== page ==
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Hampton/NASA Steam Plant: Clean, Green, and Powering Olympic Research

COMMUNITY CENTERaskHRgreen CommunityRecycling & ReusingAug 3, 2012Brianna Venner

Author: Brianna Venner

I don’t know about you, but I’ve got a major case of Olympic fever.  Watching Michael Phelps swim the other day got me thinking about the Hampton/NASA Steam Plant.  Why, do you ask?  You may also be saying, “Hampton has a steam plant?”  In 2008, NASA designed Phelps’ swimsuit using wind tunnel research powered by the steam plant.  In fact, since 1980, more than two million tons of Hampton’s trash has been landfill-diverted, burned in boilers and converted into steam energy used by NASA.

Recently, the Hampton/NASA Steam Plant won a US Department of Energy 2012 Federal Energy and Water Management Award.  Plant manager John MacDonald said in a press release, “The ash that results is chemically inert, creates no landfill gases and uses about one-tenth the landfill space as its original form…The steam produced by the plant is cheaper and cleaner than natural gas.”  In fact, the process works so well that NASA is committed to using even more steam energy and reducing the use of Langley’s fossil fuel-powered plant.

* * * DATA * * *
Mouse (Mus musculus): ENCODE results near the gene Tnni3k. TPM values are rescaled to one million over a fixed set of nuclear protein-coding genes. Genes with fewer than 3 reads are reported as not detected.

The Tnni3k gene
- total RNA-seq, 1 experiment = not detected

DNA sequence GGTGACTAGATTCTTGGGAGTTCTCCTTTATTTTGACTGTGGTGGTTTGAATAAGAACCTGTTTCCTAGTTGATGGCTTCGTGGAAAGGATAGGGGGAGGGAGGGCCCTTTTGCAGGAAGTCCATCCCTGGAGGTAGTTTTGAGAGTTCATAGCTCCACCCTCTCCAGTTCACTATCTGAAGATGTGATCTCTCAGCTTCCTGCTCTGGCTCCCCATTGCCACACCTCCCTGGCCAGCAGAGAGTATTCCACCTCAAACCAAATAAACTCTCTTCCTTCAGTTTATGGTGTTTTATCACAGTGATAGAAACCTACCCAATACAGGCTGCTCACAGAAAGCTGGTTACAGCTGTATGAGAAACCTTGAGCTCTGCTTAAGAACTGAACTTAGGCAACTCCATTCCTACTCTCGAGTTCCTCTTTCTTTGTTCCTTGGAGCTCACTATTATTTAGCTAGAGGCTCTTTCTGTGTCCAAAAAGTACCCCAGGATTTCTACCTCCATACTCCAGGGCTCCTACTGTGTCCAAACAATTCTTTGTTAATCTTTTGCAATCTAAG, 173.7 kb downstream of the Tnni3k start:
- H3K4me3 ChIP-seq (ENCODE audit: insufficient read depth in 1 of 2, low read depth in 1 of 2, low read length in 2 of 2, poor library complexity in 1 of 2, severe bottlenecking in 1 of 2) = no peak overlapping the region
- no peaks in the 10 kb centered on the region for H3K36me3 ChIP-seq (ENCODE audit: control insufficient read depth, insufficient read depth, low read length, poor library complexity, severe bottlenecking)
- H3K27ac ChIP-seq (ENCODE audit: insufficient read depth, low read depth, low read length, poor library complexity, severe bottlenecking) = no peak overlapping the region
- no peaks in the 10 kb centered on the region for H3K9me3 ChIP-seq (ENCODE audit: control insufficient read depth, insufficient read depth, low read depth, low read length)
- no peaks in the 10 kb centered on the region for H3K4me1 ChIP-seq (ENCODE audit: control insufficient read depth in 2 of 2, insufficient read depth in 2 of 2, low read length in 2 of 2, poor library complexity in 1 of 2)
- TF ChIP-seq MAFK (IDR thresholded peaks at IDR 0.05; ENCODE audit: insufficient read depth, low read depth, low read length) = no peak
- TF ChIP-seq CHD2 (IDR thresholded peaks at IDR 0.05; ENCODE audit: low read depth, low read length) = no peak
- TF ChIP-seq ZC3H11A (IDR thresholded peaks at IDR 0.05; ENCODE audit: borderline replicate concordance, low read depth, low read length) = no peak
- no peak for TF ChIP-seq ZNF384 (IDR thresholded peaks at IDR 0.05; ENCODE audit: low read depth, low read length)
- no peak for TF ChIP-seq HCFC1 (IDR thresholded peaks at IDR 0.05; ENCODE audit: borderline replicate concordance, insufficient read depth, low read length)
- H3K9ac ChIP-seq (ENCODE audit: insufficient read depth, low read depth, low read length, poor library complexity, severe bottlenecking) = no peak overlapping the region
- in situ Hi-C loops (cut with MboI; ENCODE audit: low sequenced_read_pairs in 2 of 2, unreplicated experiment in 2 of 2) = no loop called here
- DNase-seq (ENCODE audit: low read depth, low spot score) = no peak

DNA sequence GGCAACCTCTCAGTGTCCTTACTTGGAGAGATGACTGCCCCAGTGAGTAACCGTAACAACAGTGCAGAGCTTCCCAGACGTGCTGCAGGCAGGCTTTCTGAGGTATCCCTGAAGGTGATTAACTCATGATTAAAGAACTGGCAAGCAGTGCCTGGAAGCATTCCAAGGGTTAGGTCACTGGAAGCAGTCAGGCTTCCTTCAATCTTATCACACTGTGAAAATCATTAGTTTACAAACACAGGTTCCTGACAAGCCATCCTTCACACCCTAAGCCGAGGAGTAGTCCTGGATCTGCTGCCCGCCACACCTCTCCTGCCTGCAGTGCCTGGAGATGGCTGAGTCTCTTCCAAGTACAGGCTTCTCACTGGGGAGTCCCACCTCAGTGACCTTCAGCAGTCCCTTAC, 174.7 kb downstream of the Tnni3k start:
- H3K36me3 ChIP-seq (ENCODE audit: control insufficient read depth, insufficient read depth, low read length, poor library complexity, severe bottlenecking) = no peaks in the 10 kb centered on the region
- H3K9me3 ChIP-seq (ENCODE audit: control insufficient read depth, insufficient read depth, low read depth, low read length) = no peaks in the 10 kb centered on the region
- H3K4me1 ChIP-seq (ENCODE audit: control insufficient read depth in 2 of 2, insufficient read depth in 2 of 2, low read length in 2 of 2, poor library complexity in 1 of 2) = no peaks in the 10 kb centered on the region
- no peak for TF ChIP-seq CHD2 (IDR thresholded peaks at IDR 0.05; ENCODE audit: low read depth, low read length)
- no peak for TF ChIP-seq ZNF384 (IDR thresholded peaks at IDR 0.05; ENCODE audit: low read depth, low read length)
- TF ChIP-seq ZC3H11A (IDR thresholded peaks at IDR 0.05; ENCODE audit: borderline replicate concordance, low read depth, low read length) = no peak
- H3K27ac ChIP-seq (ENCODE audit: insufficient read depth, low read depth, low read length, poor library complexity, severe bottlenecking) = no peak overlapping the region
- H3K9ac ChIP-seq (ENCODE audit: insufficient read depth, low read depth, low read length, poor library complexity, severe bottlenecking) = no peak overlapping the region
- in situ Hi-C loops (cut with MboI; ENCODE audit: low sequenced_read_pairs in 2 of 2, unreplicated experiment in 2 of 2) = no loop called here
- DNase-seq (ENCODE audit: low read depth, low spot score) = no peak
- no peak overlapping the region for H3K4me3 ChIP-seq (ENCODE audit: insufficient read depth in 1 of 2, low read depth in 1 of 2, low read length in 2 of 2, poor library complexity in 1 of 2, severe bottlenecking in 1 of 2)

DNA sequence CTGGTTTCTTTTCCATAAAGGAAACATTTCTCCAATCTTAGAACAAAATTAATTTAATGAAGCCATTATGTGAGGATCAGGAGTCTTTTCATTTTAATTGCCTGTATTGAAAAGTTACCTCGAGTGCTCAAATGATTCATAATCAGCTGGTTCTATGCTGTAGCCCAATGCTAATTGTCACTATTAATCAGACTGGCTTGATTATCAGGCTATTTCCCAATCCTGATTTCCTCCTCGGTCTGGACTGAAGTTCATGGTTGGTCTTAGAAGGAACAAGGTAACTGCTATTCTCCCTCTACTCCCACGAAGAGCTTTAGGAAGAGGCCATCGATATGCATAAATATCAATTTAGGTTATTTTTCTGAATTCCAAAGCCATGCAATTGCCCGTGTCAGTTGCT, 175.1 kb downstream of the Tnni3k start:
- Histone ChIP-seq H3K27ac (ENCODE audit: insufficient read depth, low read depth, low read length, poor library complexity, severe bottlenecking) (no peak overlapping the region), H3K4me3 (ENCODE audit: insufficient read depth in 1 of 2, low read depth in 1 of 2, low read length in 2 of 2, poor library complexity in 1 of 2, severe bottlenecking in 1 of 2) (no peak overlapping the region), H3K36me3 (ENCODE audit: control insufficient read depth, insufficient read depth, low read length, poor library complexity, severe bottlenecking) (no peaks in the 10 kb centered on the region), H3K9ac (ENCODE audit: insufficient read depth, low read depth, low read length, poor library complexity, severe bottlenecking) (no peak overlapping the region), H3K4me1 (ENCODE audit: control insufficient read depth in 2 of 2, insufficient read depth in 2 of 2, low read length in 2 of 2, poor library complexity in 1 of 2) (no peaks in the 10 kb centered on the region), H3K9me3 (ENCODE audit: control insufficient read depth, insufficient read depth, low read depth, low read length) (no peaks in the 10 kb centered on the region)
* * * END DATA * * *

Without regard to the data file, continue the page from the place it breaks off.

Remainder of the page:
This unique partnership on NASA Langley property but run by the City of Hampton is one of only a few steam plants in the country and a point of pride for the City of Hampton Public Works Department.  You can learn more about the NASA/Langley Steam Plant during the Hampton & You series which begins September 13 and is now open for registration.  Tour the plant during the Tour de Trash November 15, 2012 coordinated by the Hampton Clean City Commission.  Call 727-8311 for information on either of these events.